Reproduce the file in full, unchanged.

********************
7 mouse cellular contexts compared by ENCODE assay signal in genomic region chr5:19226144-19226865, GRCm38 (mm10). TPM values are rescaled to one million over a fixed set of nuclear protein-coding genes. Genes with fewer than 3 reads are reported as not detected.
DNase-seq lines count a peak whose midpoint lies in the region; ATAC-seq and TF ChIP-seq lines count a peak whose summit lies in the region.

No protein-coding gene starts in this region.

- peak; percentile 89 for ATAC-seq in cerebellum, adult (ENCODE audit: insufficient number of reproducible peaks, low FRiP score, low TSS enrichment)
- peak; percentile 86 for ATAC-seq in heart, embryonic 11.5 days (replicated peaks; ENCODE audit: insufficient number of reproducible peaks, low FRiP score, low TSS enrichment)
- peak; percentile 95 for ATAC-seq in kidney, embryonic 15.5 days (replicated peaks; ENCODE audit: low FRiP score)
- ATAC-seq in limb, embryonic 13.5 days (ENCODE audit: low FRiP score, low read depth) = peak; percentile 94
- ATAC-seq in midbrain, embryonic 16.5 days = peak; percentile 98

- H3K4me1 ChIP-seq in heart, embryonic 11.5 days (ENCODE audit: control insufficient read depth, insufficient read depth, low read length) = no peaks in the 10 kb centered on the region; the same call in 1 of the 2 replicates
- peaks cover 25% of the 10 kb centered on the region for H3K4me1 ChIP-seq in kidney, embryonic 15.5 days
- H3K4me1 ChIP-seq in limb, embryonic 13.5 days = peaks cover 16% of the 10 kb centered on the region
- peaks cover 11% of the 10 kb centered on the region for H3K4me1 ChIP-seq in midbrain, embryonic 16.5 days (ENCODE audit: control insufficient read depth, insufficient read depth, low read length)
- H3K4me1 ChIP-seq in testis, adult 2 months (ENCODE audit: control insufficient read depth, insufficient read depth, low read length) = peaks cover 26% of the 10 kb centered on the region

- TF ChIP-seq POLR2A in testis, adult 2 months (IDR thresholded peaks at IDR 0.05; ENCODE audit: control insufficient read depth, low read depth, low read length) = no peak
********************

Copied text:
7 mouse cellular contexts compared by ENCODE assay signal in genomic region chr5:19226144-19226865, GRCm38 (mm10). TPM values are rescaled to one million over a fixed set of nuclear protein-coding genes. Genes with fewer than 3 reads are reported as not detected.
DNase-seq lines count a peak whose midpoint lies in the region; ATAC-seq and TF ChIP-seq lines count a peak whose summit lies in the region.

No protein-coding gene starts in this region.

- peak; percentile 89 for ATAC-seq in cerebellum, adult (ENCODE audit: insufficient number of reproducible peaks, low FRiP score, low TSS enrichment)
- peak; percentile 86 for ATAC-seq in heart, embryonic 11.5 days (replicated peaks; ENCODE audit: insufficient number of reproducible peaks, low FRiP score, low TSS enrichment)
- peak; percentile 95 for ATAC-seq in kidney, embryonic 15.5 days (replicated peaks; ENCODE audit: low FRiP score)
- ATAC-seq in limb, embryonic 13.5 days (ENCODE audit: low FRiP score, low read depth) = peak; percentile 94
- ATAC-seq in midbrain, embryonic 16.5 days = peak; percentile 98

- H3K4me1 ChIP-seq in heart, embryonic 11.5 days (ENCODE audit: control insufficient read depth, insufficient read depth, low read length) = no peaks in the 10 kb centered on the region; the same call in 1 of the 2 replicates
- peaks cover 25% of the 10 kb centered on the region for H3K4me1 ChIP-seq in kidney, embryonic 15.5 days
- H3K4me1 ChIP-seq in limb, embryonic 13.5 days = peaks cover 16% of the 10 kb centered on the region
- peaks cover 11% of the 10 kb centered on the region for H3K4me1 ChIP-seq in midbrain, embryonic 16.5 days (ENCODE audit: control insufficient read depth, insufficient read depth, low read length)
- H3K4me1 ChIP-seq in testis, adult 2 months (ENCODE audit: control insufficient read depth, insufficient read depth, low read length) = peaks cover 26% of the 10 kb centered on the region

- TF ChIP-seq POLR2A in testis, adult 2 months (IDR thresholded peaks at IDR 0.05; ENCODE audit: control insufficient read depth, low read depth, low read length) = no peak